The Church of the Good Shepherd provided the following piece:
On July18th the Church of the GoodShepherd held its first in-personworship service since the pandemic began. The Reverend Andrew Goldhor officiated at the service, which included communion and was characterized bymask-wearing, sociallydistancedseating, and humming to hymns rather than singing.
Rev. Goldhor, who prefers to be called Andrew, was appointed Priest-in-Change at Good Shepherd in October of 2020. He succeeds The Very Rev. Amy McCreath, who left Good Shepherd in 2018 to accept the position of Dean of the Cathedral Church of St. Paul in Boston.
Andrew has been leading Zoom services at 10 am on Sundays since his arrival. Current in-person services are also streamed online and can be found at www.goodshepherdwatertown.org.
Andrew reflected that “one of the big challenges over the last year and a half, as a church, is that our tradition is based on the importance of the Incarnation. Touch, smell, taste, as well as the sounds and sights, are essential parts of our worship. That’s hard to convey on the computer. We’ve worked hard to find new ways to offer prayers and music and liturgy online, but being back in-person makes the sensory experience a lot richer.”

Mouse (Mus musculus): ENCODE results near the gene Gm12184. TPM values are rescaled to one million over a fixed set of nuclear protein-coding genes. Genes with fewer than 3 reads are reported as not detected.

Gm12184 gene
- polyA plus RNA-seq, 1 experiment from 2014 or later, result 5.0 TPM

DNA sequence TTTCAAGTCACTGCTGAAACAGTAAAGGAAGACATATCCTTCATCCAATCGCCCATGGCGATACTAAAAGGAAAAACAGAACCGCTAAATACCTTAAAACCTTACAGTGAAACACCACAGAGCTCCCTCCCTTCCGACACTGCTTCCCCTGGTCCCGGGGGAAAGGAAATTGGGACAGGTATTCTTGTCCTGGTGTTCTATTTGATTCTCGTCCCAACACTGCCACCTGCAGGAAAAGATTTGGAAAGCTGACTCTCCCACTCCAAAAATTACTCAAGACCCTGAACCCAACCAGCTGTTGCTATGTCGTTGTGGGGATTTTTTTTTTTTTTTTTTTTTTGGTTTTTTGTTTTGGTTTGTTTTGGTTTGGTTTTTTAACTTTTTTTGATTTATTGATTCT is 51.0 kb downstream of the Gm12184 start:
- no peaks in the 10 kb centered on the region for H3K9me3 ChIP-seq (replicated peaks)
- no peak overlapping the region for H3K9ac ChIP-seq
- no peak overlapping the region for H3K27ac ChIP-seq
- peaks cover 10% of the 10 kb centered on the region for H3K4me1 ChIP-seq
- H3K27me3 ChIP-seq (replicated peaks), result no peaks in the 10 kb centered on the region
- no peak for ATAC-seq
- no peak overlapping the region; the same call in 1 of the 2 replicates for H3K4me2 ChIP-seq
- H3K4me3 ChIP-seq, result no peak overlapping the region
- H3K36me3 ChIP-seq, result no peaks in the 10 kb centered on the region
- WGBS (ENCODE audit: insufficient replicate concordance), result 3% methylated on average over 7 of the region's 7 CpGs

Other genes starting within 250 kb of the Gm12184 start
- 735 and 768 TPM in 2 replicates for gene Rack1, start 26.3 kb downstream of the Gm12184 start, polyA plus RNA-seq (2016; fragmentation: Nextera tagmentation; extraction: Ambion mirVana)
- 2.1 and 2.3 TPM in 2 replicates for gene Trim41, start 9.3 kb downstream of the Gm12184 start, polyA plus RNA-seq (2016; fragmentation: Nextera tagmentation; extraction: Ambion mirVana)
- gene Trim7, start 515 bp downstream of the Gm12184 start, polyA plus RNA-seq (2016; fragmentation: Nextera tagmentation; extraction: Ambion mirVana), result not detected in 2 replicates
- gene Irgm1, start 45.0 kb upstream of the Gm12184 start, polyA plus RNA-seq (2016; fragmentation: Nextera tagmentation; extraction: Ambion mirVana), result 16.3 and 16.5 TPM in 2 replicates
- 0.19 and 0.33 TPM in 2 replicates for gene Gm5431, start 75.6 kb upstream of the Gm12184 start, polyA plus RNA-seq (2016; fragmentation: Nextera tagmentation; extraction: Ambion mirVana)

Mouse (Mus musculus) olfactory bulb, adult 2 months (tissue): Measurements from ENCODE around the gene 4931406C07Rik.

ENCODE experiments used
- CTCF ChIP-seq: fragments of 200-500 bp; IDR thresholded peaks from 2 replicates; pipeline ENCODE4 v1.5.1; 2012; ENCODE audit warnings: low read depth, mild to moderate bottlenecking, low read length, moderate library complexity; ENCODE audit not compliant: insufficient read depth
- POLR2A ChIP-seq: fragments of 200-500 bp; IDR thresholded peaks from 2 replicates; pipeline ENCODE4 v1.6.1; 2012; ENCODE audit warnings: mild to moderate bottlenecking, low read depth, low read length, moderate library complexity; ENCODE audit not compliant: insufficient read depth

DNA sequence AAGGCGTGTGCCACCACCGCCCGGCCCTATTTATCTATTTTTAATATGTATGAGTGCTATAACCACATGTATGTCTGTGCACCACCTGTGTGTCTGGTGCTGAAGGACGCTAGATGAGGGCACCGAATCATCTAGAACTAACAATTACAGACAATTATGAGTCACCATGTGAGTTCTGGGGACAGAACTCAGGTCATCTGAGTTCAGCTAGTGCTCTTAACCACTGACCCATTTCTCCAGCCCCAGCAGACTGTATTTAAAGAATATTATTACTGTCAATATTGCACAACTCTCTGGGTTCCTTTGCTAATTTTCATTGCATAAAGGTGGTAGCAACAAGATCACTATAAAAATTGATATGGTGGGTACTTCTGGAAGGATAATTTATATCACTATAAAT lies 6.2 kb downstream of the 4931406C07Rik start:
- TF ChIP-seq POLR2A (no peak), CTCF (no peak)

Andrew Goldhor grew up in Belmont and has lived in Watertown since 2014. He graduated from the University of Colorado Boulder and received his Master of Divinity from the General Theological Seminary in New York. Andrew previously served for seven years at the Church of Our Redeemer, Lexington.
He is married to the Rev. Jacqueline (“Jack”) Clark, who he met during their year in the Episcopal Service Corps. Believing people of all ages have rich spiritual lives, Andrew has worked extensively with youth in a variety of settings. He is also a lifelong baseball fan and animal lover.
Founded in 1888, Good Shepherd is Watertown’s Episcopal parish. The distinctive stone church located on the corner of Mt. Auburn Street and Russell Avenue is a well-known hub for local twelve-step meetings, artistic events, family celebrations such as weddings, baptisms and funerals, and community gatherings of all kinds.
Major ministries of the congregation include religious education, a young-ish adult-ish group, an anti-racism initiative, several community service projects including service to the homeless, contemplative worship, and growing produce for the WatertownFood Pantry. A Haitian congregation, the Baptist Church of the Tabernacle, is ledby Pastor Jean Clerveau and holds services in the same space at 1 p.m. on Sundays.